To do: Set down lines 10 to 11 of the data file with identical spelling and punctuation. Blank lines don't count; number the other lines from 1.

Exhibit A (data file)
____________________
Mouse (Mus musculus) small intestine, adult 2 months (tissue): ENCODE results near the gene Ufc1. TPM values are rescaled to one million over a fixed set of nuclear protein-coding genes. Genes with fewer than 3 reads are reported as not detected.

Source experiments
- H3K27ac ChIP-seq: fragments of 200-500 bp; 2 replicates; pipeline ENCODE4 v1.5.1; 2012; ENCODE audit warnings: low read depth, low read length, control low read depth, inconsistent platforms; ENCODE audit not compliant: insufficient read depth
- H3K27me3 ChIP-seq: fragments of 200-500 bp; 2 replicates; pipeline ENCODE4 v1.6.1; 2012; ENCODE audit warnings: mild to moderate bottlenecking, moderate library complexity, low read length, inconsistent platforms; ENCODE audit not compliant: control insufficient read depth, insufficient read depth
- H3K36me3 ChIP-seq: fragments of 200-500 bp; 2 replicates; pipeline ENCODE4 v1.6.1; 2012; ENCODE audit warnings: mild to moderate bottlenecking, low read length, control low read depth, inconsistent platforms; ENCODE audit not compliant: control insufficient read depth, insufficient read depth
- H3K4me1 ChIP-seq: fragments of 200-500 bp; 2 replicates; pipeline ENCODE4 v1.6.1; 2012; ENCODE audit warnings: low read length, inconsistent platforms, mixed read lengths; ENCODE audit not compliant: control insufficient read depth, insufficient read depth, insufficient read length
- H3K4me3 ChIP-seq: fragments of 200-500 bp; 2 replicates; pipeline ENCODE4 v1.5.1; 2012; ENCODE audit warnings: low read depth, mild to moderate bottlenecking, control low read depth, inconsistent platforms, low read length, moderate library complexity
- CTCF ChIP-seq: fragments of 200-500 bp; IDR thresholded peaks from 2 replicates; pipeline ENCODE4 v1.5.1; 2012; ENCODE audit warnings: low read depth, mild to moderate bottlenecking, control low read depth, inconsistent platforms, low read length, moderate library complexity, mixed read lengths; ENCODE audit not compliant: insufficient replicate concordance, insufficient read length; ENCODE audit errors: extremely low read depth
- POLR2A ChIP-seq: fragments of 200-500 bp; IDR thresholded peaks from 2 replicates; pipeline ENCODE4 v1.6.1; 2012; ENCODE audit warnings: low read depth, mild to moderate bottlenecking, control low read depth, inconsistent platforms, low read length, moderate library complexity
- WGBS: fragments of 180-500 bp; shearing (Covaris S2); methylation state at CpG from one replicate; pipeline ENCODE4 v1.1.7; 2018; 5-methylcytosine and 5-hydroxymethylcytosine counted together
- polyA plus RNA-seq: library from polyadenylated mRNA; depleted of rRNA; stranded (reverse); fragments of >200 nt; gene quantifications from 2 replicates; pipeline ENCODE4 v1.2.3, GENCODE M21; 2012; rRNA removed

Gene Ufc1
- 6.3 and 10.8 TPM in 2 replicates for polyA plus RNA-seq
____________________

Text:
- WGBS: fragments of 180-500 bp; shearing (Covaris S2); methylation state at CpG from one replicate; pipeline ENCODE4 v1.1.7; 2018; 5-methylcytosine and 5-hydroxymethylcytosine counted together
- polyA plus RNA-seq: library from polyadenylated mRNA; depleted of rRNA; stranded (reverse); fragments of >200 nt; gene quantifications from 2 replicates; pipeline ENCODE4 v1.2.3, GENCODE M21; 2012; rRNA removed